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Flashcards in Chemosensory Systems Deck (13):
1

Describe some simple tests you can do in a clinical setting that will enable you to distinguish a deficit of olfaction from a deficit of taste. Know the clinical terms for losses of these senses (ageusia = loss of taste; anosmia = loss of smell).

Smell—Scientists have developed an easily administered “scratch-and-sniff” test to evaluate the sense of smell.

Taste—Patients react to different chemical concentrations in taste testing; this may involve a simple “sip, spit, and rinse” test, or chemicals may be applied directly to specific areas of the tongue.

Simple test:
• In clinic, 2/3 of people will complain of loss of taste. However, once you actually check for loss of taste, instead, 90% have actually lost or reduced their sense of smell.

2

Describe the differences in morphology and functioning of receptor cells for taste, trigeminal and olfactory modalities.

•Smell: Receptor cell = ciliated bipolar neuron innervated by CN I w/ olfactory bulb as primary sensory nucleus.

•Taste: Receptor cell = modified epithelial cell that synapses onto nerve fiber from cranial ganaglion cell to CN VII, IX, X. The primary CNS nucleus is the NST.

•Chemisthesis: Receptor cell: free nerve ending of cranial ganglion cell innervated by CNV. Detection of irritant chemicals by trigeminal nerve endings. Primary sensory nucleus is Spinal Trigeminal Nucleus.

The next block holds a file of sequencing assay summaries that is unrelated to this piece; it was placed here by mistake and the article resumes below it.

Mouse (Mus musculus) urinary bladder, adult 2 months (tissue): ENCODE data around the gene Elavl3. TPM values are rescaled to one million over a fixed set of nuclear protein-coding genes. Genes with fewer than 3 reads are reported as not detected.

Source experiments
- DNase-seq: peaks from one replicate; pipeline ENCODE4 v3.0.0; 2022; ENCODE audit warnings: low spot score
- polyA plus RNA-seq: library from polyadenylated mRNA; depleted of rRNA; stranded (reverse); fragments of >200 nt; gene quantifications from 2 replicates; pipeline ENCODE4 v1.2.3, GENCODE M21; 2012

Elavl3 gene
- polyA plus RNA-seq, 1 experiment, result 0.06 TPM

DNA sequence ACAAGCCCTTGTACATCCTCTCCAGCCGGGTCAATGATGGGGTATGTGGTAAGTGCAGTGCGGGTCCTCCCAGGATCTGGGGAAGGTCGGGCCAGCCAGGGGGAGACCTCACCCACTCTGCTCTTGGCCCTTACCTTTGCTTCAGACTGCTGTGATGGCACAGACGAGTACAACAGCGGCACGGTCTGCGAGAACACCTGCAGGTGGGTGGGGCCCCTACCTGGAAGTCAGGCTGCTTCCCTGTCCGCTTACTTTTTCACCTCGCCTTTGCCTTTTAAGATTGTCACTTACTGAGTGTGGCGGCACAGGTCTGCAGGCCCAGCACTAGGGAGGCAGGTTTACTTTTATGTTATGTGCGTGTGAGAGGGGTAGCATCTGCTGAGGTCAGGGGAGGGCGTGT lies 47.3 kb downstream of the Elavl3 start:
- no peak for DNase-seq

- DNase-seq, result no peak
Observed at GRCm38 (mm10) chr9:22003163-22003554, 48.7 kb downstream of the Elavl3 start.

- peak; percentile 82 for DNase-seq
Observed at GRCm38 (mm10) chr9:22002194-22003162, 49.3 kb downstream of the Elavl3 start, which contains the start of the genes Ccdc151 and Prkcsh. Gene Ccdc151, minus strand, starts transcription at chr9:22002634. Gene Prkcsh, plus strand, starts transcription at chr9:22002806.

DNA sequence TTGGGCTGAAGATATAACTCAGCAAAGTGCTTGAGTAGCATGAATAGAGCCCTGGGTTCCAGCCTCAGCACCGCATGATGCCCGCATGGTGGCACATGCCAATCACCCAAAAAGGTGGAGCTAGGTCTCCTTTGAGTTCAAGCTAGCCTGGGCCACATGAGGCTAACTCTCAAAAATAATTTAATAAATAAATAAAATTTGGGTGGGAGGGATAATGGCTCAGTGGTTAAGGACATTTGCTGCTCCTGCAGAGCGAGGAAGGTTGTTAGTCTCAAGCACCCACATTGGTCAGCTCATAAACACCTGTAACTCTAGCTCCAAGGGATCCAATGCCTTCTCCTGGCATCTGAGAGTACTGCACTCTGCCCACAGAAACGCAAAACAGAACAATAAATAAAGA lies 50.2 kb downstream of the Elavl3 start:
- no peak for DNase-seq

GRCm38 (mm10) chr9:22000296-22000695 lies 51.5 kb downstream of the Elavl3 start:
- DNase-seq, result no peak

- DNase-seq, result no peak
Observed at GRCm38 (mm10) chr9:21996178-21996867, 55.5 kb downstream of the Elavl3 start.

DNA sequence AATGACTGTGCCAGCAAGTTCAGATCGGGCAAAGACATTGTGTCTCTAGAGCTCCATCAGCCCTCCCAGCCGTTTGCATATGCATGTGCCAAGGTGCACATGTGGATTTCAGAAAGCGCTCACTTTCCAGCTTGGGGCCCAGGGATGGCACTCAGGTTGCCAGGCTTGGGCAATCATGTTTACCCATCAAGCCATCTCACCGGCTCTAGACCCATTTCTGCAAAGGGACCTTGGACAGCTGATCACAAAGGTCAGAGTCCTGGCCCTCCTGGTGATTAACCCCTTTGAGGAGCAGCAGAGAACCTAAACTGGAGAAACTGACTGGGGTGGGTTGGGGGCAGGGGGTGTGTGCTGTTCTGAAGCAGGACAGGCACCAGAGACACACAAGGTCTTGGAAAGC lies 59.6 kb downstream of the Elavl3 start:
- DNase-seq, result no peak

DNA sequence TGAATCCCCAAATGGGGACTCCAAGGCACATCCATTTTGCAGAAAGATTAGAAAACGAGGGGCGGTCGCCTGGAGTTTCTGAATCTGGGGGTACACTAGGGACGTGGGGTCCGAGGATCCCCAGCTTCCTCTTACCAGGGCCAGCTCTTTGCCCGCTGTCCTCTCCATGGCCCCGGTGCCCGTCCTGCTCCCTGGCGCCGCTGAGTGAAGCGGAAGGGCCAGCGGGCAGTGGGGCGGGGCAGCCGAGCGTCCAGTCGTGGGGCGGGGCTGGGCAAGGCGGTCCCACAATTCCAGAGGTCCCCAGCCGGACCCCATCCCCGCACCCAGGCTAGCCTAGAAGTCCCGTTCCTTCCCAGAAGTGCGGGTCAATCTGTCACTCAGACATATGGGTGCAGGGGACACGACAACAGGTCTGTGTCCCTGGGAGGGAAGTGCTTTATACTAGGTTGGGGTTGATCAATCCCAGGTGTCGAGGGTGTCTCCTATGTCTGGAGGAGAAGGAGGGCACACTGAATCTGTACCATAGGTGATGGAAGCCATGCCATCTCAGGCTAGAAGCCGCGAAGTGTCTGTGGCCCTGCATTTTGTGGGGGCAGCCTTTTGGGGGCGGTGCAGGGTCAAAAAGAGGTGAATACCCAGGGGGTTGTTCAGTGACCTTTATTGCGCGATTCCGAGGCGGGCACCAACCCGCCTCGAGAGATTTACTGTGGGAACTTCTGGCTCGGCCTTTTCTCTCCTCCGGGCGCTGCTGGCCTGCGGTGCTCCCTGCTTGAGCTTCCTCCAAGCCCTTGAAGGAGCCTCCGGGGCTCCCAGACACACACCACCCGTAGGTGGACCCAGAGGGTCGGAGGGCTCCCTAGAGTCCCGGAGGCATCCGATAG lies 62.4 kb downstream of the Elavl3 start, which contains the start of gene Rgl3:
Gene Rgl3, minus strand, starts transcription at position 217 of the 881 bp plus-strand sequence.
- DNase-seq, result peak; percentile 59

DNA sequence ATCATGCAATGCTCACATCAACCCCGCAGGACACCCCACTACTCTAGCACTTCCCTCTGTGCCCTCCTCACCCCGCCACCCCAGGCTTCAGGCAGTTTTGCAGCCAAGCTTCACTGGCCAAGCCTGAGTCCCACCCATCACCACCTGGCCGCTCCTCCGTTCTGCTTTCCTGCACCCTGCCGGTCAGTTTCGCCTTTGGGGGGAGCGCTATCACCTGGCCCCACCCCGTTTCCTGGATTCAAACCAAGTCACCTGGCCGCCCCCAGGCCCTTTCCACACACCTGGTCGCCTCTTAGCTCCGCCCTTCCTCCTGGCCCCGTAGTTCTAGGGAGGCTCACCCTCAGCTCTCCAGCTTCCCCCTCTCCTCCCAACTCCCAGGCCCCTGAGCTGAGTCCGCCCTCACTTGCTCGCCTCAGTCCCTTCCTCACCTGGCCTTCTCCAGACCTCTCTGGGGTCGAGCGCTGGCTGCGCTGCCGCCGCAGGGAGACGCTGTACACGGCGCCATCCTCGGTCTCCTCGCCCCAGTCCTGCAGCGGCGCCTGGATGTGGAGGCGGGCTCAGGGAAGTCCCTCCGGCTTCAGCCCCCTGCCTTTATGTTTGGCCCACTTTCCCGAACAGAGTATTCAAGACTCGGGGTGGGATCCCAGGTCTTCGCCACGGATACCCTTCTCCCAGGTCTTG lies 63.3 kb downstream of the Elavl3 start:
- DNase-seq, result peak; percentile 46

3

Describe the difference in route of access of odorants to the olfactory epithelium during orthonasal and retronasal stimulation.

•Ortho-nasal = actually through your nostrils.

•Retro-nasal = through your mouth (ew) traveling through the concha to get to the olfactory epithelium.

4

Describe the way odor information is transmitted from the receptor epithelium to the olfactory bulb. Compare how different odors are represented within the receptor sheet
and within the bulb.

•Axons of olfactory neurons cross the ethmoid bone and converge on glomeruli.

•Olfactory receptor neurons expressing the same olfactory receptor protein project their axons into the SAME glomerulus. Convergence of axons that stem from receptor neurons w/ same chemical specificity is basis for ability of olfactory system to recognize structurally dissimilar odorants.

•Primary principle of encoding odor quality = odor-specific map of glomeruli in olfactory bulb.
Each odorant stimulates a number of receptors. Info on odor identity is NOT coded by labeled line or localized to a single glomerulus. Odor identity is distributed in wide areas of the glomerular layer so it entails PATTERN RECOGNITION!!!

5

List the output pathways and targets of the olfactory bulb. What behaviors or cognitive events are associated with each of the telencephalic olfactory target areas?

Output of olfactory bulb projects directly to the cortex (NOT THROUGH THE THALAMUS!!!):
•Axons of output cells from the bulb collect into the lateral olfactory tract.
•Axons project directly onto olfactory cortex + portion of amygdyla
•Olfactory cortex: consists of lateral olfactory gyrus and part of the uncus.